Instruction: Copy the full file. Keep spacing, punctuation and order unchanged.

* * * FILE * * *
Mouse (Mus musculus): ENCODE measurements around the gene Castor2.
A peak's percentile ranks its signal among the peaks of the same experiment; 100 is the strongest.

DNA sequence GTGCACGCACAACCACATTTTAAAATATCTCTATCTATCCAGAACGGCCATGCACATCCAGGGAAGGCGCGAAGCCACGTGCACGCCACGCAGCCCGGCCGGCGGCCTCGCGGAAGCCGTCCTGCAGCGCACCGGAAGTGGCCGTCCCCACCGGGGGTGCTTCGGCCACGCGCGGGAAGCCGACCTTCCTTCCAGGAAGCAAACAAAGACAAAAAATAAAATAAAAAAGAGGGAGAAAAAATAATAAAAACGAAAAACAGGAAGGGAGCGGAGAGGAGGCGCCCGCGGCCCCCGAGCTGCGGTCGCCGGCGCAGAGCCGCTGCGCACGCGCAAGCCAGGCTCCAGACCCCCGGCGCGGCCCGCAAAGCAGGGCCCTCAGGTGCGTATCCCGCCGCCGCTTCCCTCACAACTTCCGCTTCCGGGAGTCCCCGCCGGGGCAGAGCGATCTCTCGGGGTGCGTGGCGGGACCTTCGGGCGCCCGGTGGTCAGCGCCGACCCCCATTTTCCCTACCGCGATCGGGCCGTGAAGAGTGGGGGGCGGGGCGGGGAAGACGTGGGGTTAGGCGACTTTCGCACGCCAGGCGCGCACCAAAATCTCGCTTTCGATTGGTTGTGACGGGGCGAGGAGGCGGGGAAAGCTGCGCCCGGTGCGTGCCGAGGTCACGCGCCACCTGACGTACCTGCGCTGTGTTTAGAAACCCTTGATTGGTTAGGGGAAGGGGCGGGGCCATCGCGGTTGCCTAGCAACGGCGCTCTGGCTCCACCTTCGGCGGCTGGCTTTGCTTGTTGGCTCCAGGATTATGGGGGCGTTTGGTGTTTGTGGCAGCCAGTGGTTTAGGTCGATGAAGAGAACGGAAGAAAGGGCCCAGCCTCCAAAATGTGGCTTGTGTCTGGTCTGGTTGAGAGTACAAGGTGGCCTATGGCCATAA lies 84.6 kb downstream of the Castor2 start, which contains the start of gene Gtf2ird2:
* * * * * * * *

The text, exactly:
Mouse (Mus musculus): ENCODE measurements around the gene Castor2.
A peak's percentile ranks its signal among the peaks of the same experiment; 100 is the strongest.

DNA sequence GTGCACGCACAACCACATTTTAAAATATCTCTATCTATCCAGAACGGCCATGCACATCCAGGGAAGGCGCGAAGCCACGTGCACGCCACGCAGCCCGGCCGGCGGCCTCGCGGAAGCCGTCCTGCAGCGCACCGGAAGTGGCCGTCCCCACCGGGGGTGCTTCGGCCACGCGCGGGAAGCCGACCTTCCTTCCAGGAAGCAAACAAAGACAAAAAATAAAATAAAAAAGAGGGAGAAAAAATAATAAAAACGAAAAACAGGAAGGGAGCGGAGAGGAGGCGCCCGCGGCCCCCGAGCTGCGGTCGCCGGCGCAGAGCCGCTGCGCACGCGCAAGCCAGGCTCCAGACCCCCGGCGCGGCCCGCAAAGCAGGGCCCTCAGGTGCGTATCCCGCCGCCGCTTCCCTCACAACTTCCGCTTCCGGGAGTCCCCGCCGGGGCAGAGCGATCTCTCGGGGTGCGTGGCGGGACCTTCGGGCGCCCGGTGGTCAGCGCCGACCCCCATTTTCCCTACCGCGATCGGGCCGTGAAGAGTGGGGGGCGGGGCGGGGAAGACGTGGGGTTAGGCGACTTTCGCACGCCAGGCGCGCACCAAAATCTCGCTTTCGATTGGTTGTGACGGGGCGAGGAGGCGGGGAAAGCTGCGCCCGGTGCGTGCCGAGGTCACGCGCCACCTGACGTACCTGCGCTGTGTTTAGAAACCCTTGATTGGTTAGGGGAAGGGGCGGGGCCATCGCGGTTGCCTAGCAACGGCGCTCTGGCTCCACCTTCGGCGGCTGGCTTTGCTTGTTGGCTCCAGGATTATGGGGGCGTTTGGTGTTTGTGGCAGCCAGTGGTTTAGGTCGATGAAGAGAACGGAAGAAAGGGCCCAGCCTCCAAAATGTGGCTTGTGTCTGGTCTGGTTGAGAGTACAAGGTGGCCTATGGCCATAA lies 84.6 kb downstream of the Castor2 start, which contains the start of gene Gtf2ird2: